Marga F. Massey, M.D.
Assistant professor
Division of Plastic and Reconstructive Surgery, Department of Surgery
School of Medicine

Guy A. Zimmerman, M.D.
Program Director, Human Molecular Biology and Genetics
Professor, Department of Internal Medicine, School of Medicine

Leigh A. Neumayer, M.D.
Professor, Department of Surgery, School of Medicine

Jane Shelby, Ph.D.
Associate professor, Department of Surgery
Director, Surgery Research Laboratories, School of Medicine

Research: "Composite Tissue Transfer for Soft Tissue Reconstruction"
Breast reconstruction has become an integral component of treatment for women diagnosed with breast cancer. The technically most difficult form of breast reconstruction uses Deep Inferior Epigastric Artery Perforators (DIEP). The breast mound is reconstructed entirely of subcutaneous adipose (fatty) tissue and variable amounts of overlying skin, which has been shown to best simulate the soft tissue characteristics of the breast. The next advance in breast reconstruction likely will involve tissue engineering. To this end, we have developed an animal model of composite tissue transfer, which simulates a form of breast reconstruction, and we have tested the blood flow in the transplanted flaps. We also plan to work with a different animal model to study cell-to-cell interactions in the composite tissue transfer and to perform molecular investigations.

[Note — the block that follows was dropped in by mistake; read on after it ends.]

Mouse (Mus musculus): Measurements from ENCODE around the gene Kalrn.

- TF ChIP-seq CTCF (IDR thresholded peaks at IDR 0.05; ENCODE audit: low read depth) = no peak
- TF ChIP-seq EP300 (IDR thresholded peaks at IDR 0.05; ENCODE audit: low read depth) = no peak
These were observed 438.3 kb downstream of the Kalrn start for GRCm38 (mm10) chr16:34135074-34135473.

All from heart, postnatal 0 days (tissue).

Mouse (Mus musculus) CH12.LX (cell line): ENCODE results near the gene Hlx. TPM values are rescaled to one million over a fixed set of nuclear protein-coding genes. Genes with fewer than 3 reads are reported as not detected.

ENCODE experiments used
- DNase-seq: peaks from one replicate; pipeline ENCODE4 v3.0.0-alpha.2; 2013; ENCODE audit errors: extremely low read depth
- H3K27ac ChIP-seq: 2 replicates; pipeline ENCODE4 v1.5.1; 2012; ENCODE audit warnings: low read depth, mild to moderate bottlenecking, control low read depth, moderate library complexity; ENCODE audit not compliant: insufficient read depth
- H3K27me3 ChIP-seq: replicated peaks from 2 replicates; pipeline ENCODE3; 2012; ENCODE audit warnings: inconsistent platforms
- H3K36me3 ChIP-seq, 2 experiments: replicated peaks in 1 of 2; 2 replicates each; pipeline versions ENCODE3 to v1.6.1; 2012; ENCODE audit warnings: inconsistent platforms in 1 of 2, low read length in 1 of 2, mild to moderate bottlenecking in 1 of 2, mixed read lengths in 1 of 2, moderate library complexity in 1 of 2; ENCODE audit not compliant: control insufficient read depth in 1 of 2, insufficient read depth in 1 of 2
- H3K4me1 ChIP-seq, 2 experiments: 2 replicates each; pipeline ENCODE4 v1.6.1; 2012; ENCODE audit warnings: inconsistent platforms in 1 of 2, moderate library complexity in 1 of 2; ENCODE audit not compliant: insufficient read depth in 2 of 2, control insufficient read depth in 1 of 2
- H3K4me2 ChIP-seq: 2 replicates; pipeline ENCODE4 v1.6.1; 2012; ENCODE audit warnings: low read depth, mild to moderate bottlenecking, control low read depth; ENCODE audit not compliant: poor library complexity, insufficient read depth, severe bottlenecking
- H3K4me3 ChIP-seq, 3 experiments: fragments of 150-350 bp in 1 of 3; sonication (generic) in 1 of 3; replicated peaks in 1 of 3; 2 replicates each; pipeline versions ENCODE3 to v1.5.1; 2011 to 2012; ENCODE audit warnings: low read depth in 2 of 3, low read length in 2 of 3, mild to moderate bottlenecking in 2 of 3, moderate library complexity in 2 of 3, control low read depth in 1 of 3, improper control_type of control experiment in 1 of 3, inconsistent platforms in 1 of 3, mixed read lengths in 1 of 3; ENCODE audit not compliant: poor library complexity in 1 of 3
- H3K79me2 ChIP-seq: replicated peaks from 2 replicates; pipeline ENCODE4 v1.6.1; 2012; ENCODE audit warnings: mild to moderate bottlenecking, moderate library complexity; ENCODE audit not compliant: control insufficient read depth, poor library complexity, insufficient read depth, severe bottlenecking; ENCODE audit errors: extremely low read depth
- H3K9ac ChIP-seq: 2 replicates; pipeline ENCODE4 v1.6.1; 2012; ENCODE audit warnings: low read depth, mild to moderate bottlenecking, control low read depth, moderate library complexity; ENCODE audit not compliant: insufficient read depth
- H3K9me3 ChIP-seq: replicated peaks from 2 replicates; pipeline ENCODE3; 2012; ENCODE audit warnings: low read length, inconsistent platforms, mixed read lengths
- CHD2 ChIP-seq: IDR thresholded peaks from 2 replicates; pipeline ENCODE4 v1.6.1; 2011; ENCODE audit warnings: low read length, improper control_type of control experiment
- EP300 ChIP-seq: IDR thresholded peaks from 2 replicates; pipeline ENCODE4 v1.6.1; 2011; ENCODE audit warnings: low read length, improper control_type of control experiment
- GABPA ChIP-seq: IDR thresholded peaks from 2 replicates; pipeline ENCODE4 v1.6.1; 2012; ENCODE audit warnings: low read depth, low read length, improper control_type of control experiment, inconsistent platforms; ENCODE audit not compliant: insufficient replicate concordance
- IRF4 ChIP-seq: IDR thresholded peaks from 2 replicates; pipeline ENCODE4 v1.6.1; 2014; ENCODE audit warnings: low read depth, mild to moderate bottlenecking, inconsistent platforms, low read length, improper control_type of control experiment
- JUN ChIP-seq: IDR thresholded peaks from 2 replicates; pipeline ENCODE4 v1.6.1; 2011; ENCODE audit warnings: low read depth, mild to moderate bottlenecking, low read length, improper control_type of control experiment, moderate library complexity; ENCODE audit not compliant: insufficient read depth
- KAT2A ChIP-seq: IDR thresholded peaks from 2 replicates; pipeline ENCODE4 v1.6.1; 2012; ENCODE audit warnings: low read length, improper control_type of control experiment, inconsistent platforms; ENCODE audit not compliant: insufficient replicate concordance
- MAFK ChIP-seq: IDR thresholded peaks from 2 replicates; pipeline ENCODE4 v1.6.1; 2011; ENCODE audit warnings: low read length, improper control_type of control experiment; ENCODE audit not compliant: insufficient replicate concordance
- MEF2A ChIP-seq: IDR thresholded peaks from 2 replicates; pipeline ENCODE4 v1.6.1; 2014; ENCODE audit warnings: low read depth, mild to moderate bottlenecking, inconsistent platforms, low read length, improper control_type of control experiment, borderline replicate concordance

Colleen D. Hough, Ph.D.
Research Instructor, Division of Reproductive Endocrinology and Infertility, Department of Obstetrics and Gynecology, School of Medicine Investigator, Huntsman Cancer Institute

Eli Y. Adashi, M.D.
Presidential Professor and Chair, Department of Obstetrics and Gynecology
John A. Dixon Presidential Endowed Chair in the Health Sciences

Research: "Creating a Mouse Model of Epithelial Ovarian Cancer"